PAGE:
About WHO 

The World Health Organization provides global leadership in public health within the United Nations system. Founded in 1948, WHO works with 194 Member States, across six regions and from more than 150 offices, to promote health, keep the world safe and serve the vulnerable. Our goal for 2019-2023 is to ensure that a billion more people have universal health coverage, to protect a billion more people from health emergencies, and provide a further billion people with better health and wellbeing.

About the ACT-Accelerator

The Access to COVID-19 Tools (ACT) Accelerator, is a new global collaboration to accelerate the development, production and equitable access to COVID-19 tests, treatments, and vaccines. It was set up in response to a call from G20 leaders in March 2020 and launched by WHO, the European Commission, France and the Bill & Melinda Gates Foundation in April 2020. The ACT-Accelerator but works to speed up collaborative efforts among existing organizations to end the pandemic. It draws on the experience of leading global health organizations which are tackling the world’s toughest health challenges, and who, by working together, can unlock new and more ambitious results against COVID-19. Its members share a commitment to ensure all people have access to all the tools needed to defeat COVID-19 and to work with unprecedented levels of partnership to achieve it. The ACT-Accelerator has four areas of work: diagnostics, therapeutics, vaccines and the health system connector.

[1] As part of the UN COVID-19 Supply Chain System, a technical biomedical procurement consortium was set up under the coordination of WHO, including ALIMA, BMGF, IMC, MSF, UNDP, UNHCR, Unicef, UNOPS, USAID and WFP. Approximately US$150m of oxygen related biomedical products and consumables have been delivered to 149 countries over the last year.


[3] Governments can apply for financing through the World Bank’s COVID-19 emergency health response

[4] Partners joining the taskforce include Unitaid, Wellcome, WHO (and the broader biomedical consortium WHO coordinates), Unicef, The Global Fund, the World Bank, UNOPS, Save the Children, Every Breath Counts (coalition), CHAI and PATH.


El Salvador certified as malaria-free by WHO

WHO news - Joi, 02/25/2021 - 13:46

El Salvador is first Central American country to achieve this status, third in all of the Americas in recent years

El Salvador today became the first country in Central America to be awarded a certification of malaria elimination by the World Health Organization (WHO). The certification follows more than 50 years of commitment by the Salvadoran government and people to ending the disease in a country with dense population and geography hospitable to malaria.

“Malaria has afflicted humankind for millennia, but countries like El Salvador are living proof and inspiration for all countries that we can dare to dream of a malaria-free future,” said Dr.Tedros Adhanom Ghebreyesus, WHO Director-General.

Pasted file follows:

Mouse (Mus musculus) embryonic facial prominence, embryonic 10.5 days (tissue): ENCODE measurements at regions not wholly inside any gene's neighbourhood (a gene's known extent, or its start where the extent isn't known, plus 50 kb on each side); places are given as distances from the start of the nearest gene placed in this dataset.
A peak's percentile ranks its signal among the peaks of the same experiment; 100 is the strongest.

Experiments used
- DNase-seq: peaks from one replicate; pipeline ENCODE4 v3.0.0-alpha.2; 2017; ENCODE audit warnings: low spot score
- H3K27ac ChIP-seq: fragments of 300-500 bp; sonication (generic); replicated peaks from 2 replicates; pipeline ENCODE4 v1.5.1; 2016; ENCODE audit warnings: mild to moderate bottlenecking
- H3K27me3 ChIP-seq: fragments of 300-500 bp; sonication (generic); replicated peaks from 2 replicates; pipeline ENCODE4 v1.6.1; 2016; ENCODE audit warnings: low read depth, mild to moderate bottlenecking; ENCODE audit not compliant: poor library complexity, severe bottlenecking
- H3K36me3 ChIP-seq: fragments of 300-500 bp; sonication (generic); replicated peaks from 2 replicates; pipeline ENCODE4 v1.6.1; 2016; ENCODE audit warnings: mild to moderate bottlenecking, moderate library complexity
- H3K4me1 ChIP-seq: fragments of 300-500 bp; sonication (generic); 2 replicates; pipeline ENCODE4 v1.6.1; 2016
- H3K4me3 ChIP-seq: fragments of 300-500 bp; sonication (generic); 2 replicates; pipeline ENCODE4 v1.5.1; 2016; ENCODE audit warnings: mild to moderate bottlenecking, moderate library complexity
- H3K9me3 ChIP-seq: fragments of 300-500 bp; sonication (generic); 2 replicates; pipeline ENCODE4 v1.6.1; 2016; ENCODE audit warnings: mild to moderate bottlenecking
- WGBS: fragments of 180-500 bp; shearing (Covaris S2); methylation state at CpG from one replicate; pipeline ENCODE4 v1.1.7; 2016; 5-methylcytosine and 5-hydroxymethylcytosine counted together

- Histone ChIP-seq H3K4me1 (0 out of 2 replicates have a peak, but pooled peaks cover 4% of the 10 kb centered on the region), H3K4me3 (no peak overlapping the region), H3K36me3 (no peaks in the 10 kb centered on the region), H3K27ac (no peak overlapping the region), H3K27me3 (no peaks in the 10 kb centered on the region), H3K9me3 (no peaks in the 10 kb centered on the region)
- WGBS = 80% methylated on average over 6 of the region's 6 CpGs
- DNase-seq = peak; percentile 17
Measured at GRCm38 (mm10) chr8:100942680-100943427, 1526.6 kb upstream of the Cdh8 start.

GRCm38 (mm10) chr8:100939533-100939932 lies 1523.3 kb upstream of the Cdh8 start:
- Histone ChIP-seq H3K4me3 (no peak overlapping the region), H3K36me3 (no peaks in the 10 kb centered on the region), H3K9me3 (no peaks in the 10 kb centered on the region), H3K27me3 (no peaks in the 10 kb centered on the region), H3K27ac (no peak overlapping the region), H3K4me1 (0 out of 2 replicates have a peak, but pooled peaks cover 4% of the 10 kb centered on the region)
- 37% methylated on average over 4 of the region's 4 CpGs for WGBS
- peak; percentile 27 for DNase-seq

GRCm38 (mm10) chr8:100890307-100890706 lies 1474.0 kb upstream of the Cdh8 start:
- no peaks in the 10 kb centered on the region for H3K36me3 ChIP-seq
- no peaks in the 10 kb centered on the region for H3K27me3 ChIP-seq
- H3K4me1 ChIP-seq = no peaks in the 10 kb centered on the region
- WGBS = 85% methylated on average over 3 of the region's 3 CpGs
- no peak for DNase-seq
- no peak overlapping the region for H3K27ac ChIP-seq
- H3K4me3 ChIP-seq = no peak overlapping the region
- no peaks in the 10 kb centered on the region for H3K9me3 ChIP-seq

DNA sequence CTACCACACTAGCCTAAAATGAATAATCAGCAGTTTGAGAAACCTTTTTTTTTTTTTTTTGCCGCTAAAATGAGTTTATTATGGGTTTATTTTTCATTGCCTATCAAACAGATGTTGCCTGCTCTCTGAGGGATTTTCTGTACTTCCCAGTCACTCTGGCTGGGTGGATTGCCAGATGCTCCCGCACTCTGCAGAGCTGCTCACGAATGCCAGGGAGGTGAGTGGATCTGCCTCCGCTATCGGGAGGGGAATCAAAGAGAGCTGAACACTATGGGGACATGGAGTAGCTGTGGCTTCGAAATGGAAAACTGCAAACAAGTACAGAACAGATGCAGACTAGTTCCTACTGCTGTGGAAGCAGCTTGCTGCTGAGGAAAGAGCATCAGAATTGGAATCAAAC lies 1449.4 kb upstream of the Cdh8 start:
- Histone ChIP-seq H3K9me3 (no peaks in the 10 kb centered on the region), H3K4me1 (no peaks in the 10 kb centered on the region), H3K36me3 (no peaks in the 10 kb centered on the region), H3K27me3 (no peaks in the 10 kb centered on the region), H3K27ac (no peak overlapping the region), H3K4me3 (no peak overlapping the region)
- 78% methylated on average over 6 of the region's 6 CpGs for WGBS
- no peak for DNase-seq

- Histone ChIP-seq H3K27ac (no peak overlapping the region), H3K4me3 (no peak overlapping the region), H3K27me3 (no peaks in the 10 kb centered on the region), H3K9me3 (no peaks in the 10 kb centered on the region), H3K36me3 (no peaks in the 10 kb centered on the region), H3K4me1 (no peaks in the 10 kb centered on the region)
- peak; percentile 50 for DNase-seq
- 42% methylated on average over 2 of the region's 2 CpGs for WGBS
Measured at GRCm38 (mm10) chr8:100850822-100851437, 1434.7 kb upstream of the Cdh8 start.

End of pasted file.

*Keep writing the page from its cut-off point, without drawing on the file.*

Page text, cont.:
Certification of malaria elimination is granted by WHO when a country has proven, beyond reasonable doubt, that the chain of indigenous transmission has been interrupted nationwide for at least the previous three consecutive years.

With the exception of one outbreak in 1996, El Salvador steadily reduced its malaria burden over the last three decades. Between 1990 and 2010, the number of malaria cases declined from more than 9000 to 26. The country has reported zero indigenous cases of the disease since 2017.

“For decades, El Salvador has worked hard to wipe out malaria and the human suffering that it generates,” said Dr. Carissa F. Etienne, Director of the Pan American Health Organization (PAHO), WHO’s regional office for the Americas. “Over the years, El Salvador has dedicated both the human and financial resources needed to succeed. This certification today is a life-saving achievement for the Americas.”

El Salvador is the third country to have achieved malaria-free status in recent years in the WHO Region of the Americas, following Argentina in 2019 and Paraguay in 2018. Seven countries in the region were certified from 1962 to 1973. Globally, a total of 38 countries and territories have reached this milestone.

El Salvador’s Minister of Health, Dr Francisco José Alabi Montoya, said: “The people and the government of El Salvador, together with its health workers, have fought for decades against malaria. Today we celebrate this historical achievement of having El Salvador certified malaria free.” 

El Salvador’s road to elimination

El Salvador’s anti-malaria efforts began in the 1940s with mechanical control of the malaria vector – the mosquito – through construction of the first permanent drains in swamps, followed by indoor spraying with the pesticide DDT. In the mid-1950s, El Salvador established a National Malaria Program (CNAP) and recruited a network of community health workers to detect and treat malaria across the country. The volunteers, known as “Col Vol,” registered malaria cases and interventions. The data, entered into health information systems by vector control personnel, allowed for strategic and targeted responses across the country.